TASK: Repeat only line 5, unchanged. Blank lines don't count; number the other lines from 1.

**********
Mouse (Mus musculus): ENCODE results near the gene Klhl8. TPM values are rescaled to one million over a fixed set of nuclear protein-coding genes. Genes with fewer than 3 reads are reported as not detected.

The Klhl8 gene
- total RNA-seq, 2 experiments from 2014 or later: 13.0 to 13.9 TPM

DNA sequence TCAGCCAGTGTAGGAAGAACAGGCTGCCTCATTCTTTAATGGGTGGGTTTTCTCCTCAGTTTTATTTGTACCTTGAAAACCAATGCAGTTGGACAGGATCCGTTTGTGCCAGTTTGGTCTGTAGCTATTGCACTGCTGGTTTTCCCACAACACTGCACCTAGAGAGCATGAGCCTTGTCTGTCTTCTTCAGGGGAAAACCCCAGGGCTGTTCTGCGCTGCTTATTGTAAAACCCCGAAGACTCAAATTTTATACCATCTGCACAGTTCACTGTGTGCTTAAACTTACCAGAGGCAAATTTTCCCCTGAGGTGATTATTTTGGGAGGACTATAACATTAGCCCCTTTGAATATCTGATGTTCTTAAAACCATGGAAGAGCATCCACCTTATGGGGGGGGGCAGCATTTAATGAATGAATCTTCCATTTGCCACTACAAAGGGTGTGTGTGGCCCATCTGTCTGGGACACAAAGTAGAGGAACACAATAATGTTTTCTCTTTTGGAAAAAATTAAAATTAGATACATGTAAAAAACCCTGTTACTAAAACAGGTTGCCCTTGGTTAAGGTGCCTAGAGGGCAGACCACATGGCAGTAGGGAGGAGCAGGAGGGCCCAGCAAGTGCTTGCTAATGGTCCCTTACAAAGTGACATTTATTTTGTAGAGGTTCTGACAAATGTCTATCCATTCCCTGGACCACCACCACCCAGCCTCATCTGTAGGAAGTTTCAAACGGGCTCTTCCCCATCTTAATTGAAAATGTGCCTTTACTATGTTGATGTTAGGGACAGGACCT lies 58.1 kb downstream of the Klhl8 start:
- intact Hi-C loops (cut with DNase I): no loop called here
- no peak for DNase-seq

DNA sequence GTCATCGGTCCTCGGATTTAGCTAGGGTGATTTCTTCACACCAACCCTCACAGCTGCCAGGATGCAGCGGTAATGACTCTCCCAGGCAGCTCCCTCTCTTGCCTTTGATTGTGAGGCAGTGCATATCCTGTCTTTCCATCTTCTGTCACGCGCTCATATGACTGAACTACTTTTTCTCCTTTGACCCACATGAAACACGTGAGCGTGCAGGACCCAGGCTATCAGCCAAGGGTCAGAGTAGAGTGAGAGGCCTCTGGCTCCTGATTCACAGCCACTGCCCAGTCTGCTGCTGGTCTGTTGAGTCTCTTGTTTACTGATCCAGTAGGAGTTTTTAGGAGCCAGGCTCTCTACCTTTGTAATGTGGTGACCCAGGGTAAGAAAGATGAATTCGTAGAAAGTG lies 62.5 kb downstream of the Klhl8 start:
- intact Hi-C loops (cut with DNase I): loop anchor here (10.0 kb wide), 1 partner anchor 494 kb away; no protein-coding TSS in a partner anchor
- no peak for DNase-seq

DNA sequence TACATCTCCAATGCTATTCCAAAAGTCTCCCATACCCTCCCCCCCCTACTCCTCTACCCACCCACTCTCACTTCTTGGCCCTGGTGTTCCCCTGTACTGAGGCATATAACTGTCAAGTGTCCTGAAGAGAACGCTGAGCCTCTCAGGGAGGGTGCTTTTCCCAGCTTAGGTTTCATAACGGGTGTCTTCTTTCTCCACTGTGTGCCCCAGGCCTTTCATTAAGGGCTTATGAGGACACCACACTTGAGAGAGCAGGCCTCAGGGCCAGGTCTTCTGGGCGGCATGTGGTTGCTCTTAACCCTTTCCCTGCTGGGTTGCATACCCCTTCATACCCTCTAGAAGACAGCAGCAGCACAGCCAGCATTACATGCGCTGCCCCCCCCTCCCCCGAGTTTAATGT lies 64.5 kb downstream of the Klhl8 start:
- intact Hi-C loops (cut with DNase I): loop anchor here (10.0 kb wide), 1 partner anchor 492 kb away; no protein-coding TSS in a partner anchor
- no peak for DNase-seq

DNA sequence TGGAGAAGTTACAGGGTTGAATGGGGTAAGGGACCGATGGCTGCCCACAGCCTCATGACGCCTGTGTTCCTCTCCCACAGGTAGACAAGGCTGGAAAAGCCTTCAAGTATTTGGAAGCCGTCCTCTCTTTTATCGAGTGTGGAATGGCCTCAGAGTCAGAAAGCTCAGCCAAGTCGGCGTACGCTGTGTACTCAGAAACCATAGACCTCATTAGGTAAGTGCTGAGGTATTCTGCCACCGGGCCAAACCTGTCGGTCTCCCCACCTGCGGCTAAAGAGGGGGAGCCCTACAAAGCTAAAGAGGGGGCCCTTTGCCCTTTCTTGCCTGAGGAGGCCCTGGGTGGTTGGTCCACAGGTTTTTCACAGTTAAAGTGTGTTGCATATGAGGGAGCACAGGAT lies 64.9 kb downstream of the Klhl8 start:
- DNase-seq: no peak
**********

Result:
- intact Hi-C loops (cut with DNase I): no loop called here